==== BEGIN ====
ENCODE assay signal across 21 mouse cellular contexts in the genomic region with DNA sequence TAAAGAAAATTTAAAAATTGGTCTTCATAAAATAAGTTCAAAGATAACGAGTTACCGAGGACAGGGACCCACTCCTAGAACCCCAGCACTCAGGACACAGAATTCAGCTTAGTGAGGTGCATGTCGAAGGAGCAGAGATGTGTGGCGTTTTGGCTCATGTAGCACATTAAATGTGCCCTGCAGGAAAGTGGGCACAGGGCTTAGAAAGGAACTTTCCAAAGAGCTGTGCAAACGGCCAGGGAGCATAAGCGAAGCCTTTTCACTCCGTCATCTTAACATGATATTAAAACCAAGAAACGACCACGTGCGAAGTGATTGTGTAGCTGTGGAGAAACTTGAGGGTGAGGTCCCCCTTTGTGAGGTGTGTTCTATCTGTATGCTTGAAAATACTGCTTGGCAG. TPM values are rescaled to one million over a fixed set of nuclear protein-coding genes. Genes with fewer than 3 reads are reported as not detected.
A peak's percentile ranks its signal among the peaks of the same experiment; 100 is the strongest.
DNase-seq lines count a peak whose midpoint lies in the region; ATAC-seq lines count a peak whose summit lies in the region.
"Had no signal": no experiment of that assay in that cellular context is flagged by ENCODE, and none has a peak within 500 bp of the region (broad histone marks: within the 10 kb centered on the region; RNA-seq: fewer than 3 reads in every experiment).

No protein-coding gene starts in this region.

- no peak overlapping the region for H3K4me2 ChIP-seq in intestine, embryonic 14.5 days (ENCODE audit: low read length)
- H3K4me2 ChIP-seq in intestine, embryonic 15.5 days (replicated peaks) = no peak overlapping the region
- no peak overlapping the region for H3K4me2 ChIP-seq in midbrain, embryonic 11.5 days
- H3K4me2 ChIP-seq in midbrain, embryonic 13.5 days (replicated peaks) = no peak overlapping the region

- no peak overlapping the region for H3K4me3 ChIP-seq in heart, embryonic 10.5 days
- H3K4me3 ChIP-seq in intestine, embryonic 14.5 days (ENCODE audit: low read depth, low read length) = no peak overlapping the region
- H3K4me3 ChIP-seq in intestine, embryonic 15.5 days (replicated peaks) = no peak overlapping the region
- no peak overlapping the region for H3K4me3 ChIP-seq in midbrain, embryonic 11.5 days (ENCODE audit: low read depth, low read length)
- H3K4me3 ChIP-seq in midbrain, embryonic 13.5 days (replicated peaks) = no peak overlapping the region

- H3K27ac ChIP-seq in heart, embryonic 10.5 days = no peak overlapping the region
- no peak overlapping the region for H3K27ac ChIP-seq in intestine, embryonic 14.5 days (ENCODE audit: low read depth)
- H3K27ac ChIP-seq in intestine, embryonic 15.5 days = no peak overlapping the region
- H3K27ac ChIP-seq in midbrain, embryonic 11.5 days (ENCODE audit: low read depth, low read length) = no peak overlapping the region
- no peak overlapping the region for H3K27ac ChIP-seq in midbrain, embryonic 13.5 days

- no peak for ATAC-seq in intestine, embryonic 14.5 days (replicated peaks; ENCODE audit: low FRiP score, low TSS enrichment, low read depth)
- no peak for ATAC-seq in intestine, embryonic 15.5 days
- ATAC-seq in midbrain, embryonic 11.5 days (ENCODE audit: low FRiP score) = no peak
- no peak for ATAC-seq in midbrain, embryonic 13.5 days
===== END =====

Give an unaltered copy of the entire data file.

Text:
ENCODE assay signal across 21 mouse cellular contexts in the genomic region with DNA sequence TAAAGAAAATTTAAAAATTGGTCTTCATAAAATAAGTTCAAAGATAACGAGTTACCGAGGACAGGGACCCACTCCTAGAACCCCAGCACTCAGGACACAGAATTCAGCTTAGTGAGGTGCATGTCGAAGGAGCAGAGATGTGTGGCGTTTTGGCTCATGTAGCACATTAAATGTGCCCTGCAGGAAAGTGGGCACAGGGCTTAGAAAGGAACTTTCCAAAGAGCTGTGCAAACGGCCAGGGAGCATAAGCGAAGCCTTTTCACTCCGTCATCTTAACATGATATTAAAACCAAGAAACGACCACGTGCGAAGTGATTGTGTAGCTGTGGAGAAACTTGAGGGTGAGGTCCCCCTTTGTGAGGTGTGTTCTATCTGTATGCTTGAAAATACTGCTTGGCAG. TPM values are rescaled to one million over a fixed set of nuclear protein-coding genes. Genes with fewer than 3 reads are reported as not detected.
A peak's percentile ranks its signal among the peaks of the same experiment; 100 is the strongest.
DNase-seq lines count a peak whose midpoint lies in the region; ATAC-seq lines count a peak whose summit lies in the region.
"Had no signal": no experiment of that assay in that cellular context is flagged by ENCODE, and none has a peak within 500 bp of the region (broad histone marks: within the 10 kb centered on the region; RNA-seq: fewer than 3 reads in every experiment).

No protein-coding gene starts in this region.

- no peak overlapping the region for H3K4me2 ChIP-seq in intestine, embryonic 14.5 days (ENCODE audit: low read length)
- H3K4me2 ChIP-seq in intestine, embryonic 15.5 days (replicated peaks) = no peak overlapping the region
- no peak overlapping the region for H3K4me2 ChIP-seq in midbrain, embryonic 11.5 days
- H3K4me2 ChIP-seq in midbrain, embryonic 13.5 days (replicated peaks) = no peak overlapping the region

- no peak overlapping the region for H3K4me3 ChIP-seq in heart, embryonic 10.5 days
- H3K4me3 ChIP-seq in intestine, embryonic 14.5 days (ENCODE audit: low read depth, low read length) = no peak overlapping the region
- H3K4me3 ChIP-seq in intestine, embryonic 15.5 days (replicated peaks) = no peak overlapping the region
- no peak overlapping the region for H3K4me3 ChIP-seq in midbrain, embryonic 11.5 days (ENCODE audit: low read depth, low read length)
- H3K4me3 ChIP-seq in midbrain, embryonic 13.5 days (replicated peaks) = no peak overlapping the region

- H3K27ac ChIP-seq in heart, embryonic 10.5 days = no peak overlapping the region
- no peak overlapping the region for H3K27ac ChIP-seq in intestine, embryonic 14.5 days (ENCODE audit: low read depth)
- H3K27ac ChIP-seq in intestine, embryonic 15.5 days = no peak overlapping the region
- H3K27ac ChIP-seq in midbrain, embryonic 11.5 days (ENCODE audit: low read depth, low read length) = no peak overlapping the region
- no peak overlapping the region for H3K27ac ChIP-seq in midbrain, embryonic 13.5 days

- no peak for ATAC-seq in intestine, embryonic 14.5 days (replicated peaks; ENCODE audit: low FRiP score, low TSS enrichment, low read depth)
- no peak for ATAC-seq in intestine, embryonic 15.5 days
- ATAC-seq in midbrain, embryonic 11.5 days (ENCODE audit: low FRiP score) = no peak
- no peak for ATAC-seq in midbrain, embryonic 13.5 days